It won’t impede any floodwaters this year, but a pricey computer-modelling program worth $1.7 million will be a valued tool battling rising rivers in years to come.
Canadian firm Aquanty Inc. is nearly a year away from unveiling an ambitious HydroGeoSphere computer simulation that, for the first time, will map the entirety of the Assiniboine River Basin.
By calculating the topography of the land, varied soil types, movement of water and numerous other inputs, the model will present scenarios.
"If we were to get this much rainfall, in this amount of time, what would we have to do to be prepared?" explained Wanda McFadyen, executive director of the Assiniboine River Basin Initiative, of one instance where the model would be deployed.
This data, like saturation and precipitation amounts, already exists, but it has never been melded together, linking the entire basin and its Qu’Appelle, Assiniboine and Souris watersheds as one unit.
"The primary layer of this model is being built from existing data that is there, but it’s fragmented. What this is doing is it’s taking all of the data from the three areas and putting it into one model," McFadyen said.
She described it simply as separate pieces of Legos — this model, then, would connect a base level of Legos together.
"It becomes a planning tool that doesn’t just look at runoff per se, but also looks at the soil’s capacity and the aquifers below it and their interaction," she explained, "and it’s also new that it’s crossing borders."
Though broad in scope, the model is intended to work at a micro level, benefitting individual municipalities, organizations and farmers.
For instance, a community might run the model to inform whether a subdivision should be built on low-lying land, she said.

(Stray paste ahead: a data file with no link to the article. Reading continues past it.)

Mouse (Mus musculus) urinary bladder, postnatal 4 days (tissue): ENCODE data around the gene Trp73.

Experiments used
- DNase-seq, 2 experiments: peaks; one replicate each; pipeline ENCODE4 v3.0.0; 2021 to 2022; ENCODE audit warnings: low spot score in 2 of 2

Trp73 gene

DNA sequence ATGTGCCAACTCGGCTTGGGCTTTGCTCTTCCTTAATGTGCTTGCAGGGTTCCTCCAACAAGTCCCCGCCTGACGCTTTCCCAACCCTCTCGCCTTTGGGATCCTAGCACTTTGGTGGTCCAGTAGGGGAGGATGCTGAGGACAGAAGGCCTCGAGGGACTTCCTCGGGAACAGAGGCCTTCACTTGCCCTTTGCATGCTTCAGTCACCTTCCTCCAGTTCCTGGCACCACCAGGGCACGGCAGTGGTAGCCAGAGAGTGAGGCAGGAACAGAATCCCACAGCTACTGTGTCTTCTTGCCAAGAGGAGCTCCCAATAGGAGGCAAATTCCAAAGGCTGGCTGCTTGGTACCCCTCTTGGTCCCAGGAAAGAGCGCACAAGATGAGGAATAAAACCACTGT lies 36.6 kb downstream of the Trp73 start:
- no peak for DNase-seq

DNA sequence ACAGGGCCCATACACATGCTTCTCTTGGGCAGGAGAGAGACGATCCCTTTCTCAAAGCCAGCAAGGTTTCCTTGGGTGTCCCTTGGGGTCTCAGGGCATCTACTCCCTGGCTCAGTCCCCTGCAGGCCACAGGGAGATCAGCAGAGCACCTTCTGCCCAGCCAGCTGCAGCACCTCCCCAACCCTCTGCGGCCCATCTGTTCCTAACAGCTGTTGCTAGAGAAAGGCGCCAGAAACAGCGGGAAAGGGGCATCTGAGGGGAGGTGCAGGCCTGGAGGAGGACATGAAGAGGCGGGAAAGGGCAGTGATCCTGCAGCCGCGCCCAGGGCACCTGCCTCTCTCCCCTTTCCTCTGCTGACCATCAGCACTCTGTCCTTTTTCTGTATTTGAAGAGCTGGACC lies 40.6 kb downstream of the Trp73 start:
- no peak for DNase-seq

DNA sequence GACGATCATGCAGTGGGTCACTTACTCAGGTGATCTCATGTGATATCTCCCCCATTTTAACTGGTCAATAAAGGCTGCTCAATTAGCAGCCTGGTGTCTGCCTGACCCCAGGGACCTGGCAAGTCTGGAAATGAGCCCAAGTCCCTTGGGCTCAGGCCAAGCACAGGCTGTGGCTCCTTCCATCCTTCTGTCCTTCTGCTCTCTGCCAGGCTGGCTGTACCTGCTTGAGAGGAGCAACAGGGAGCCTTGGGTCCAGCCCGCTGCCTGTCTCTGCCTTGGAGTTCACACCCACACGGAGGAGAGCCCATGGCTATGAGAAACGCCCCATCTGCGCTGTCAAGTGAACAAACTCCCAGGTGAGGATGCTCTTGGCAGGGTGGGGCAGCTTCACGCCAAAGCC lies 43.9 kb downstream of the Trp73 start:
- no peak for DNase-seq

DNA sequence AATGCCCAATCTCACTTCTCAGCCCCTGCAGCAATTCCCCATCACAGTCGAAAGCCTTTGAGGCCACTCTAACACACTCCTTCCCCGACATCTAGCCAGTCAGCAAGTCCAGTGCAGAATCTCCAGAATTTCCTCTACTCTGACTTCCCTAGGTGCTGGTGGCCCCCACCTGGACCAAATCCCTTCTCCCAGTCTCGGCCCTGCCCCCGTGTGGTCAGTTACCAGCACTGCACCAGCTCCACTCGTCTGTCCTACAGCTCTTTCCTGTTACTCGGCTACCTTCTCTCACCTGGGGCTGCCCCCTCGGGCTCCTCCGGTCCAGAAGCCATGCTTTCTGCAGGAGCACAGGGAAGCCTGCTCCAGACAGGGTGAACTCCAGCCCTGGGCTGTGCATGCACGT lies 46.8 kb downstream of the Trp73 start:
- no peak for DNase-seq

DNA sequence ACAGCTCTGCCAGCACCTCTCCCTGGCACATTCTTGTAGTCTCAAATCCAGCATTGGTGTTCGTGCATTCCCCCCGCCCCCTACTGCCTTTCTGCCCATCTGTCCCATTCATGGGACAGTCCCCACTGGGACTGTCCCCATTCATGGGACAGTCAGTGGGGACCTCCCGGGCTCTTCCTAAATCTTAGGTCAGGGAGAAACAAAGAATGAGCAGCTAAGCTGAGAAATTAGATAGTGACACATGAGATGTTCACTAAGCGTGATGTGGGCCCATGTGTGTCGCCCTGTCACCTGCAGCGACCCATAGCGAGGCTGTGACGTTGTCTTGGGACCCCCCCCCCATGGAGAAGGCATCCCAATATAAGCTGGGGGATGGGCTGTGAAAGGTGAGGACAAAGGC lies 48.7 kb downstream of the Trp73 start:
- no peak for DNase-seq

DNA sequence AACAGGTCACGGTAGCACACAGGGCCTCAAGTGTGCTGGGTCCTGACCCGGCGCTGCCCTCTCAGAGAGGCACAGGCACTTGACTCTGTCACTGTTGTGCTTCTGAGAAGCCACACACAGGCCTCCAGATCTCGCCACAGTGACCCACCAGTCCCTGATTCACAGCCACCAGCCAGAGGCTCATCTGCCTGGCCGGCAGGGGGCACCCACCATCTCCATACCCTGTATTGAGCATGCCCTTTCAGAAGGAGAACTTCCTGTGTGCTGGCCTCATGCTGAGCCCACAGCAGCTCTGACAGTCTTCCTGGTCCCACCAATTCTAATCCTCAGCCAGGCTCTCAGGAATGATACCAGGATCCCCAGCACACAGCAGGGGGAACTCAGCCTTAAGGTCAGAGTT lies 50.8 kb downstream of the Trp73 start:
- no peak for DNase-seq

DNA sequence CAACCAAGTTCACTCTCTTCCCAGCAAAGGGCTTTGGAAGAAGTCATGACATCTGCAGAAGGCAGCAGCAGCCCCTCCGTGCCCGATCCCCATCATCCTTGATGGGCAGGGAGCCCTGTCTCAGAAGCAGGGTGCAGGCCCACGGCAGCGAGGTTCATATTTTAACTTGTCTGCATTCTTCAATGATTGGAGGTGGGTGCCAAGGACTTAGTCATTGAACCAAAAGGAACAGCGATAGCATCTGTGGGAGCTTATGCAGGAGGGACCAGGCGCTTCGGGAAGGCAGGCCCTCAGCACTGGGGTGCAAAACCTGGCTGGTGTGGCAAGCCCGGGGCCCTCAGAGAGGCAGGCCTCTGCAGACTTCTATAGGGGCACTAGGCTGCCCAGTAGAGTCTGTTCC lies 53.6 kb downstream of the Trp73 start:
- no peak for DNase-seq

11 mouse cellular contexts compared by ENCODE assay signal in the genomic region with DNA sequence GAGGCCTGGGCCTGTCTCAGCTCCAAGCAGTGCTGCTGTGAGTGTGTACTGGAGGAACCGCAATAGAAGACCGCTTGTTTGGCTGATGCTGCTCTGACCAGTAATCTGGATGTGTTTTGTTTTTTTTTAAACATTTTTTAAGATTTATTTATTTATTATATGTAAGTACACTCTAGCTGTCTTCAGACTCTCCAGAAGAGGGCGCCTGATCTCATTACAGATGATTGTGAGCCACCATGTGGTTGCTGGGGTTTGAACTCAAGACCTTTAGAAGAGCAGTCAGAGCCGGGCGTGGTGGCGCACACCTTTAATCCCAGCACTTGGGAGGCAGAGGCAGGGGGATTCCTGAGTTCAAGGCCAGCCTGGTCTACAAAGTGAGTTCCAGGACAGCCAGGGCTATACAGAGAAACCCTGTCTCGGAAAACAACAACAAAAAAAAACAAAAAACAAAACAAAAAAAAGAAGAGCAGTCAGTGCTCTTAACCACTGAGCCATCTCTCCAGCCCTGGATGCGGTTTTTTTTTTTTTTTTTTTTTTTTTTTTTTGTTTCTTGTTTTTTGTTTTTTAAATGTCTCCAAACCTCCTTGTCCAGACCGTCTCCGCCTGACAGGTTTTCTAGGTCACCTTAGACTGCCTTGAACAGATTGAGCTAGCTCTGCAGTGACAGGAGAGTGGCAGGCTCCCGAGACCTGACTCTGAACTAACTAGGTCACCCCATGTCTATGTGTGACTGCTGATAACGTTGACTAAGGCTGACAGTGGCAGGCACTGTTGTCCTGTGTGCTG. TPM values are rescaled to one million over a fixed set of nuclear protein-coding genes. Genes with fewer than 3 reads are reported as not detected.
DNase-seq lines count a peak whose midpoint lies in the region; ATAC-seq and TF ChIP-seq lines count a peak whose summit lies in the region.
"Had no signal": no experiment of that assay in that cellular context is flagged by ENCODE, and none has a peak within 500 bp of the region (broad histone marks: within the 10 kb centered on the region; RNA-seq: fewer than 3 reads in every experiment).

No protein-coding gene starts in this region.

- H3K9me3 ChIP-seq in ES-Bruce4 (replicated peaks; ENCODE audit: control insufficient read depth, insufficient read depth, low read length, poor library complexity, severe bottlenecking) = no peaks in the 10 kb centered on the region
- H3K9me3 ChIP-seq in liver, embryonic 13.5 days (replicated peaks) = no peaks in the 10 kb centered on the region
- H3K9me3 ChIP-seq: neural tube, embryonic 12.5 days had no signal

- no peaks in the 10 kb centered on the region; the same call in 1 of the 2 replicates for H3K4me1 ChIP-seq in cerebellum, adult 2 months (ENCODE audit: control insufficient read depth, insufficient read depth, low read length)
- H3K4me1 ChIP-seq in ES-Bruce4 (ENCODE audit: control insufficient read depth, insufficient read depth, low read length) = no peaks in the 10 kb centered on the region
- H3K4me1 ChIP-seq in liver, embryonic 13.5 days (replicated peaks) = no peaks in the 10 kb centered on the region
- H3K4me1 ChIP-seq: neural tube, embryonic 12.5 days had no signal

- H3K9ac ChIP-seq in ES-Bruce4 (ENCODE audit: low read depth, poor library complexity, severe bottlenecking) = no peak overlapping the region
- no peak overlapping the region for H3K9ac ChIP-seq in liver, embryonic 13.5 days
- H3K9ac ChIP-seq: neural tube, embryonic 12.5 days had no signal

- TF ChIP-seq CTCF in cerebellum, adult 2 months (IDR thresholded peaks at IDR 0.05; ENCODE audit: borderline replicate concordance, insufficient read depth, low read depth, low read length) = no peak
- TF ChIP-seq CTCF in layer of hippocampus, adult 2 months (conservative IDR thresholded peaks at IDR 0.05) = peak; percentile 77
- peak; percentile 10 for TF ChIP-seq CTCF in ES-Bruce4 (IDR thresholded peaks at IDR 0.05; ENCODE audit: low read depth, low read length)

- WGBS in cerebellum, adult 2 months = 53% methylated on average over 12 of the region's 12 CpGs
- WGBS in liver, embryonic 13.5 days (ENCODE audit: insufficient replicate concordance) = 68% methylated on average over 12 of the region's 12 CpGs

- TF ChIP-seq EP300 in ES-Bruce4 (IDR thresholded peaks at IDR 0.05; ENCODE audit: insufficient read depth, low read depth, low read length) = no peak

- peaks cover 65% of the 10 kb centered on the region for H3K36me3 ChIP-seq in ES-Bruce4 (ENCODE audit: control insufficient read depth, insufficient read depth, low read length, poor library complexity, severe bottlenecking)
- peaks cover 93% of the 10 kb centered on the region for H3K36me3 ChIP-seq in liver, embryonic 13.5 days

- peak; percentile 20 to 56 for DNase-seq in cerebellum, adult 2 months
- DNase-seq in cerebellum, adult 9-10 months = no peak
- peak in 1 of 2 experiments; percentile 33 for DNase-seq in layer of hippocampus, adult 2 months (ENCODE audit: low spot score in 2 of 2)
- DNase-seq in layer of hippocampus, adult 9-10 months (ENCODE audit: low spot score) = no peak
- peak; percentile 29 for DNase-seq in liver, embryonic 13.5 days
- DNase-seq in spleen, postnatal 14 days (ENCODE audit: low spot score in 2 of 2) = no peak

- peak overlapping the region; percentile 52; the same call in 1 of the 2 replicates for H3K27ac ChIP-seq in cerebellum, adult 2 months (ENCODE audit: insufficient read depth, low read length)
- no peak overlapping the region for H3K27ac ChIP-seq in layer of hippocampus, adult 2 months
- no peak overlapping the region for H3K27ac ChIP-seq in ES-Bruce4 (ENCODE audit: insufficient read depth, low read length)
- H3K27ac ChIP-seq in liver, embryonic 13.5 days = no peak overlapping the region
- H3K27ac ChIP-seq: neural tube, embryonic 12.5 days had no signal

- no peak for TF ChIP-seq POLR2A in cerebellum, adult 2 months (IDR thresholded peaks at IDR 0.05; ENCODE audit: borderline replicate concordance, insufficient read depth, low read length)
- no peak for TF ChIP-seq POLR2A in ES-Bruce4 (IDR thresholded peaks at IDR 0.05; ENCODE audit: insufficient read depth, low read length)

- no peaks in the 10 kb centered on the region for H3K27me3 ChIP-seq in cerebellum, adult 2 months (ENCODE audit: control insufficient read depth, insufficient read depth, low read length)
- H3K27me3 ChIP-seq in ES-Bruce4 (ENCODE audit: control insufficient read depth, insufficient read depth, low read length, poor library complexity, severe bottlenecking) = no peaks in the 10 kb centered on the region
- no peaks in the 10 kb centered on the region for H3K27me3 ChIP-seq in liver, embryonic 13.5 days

Beyond flooding, the model would simulate various mitigation measures to lessen potential droughts, as well as calculate how different weather events affect agricultural land and the flood risk to urban centres downstream.
"It is a tool that is there for them to use," she said, "but no farmer or no backyard mechanic has just one tool in his toolbox."
The Manitoba Forage and Grasslands Association (MFGA) and Agri-Food Canada’s Agri-Risk Initiative hold the licence for the model.
The federal government committed $1.1 million and the province is pledging $180,000. Various partners and supporters are covering the remainder of the cost.
Henry Nelson, MFGA’s project manager on the Aquanty project, said the model will have access to a staggering three million to five million data points for its simulations.
MFGA, which was approached by the federal government to be involved in the model’s development, is intrigued by the other objective of the project: considering the role of perennial forages, grasslands and wetlands in how the basin reacts to floods and droughts.
The model’s findings might incentivize farmers to set aside more of their land in water-hungry perennial crops, which doesn’t provide a high enough financial return to be a worthwhile investment to many farmers.
"We recognize that the loss of these crops is exacerbating the situation in respect to water management in the basin," he said.
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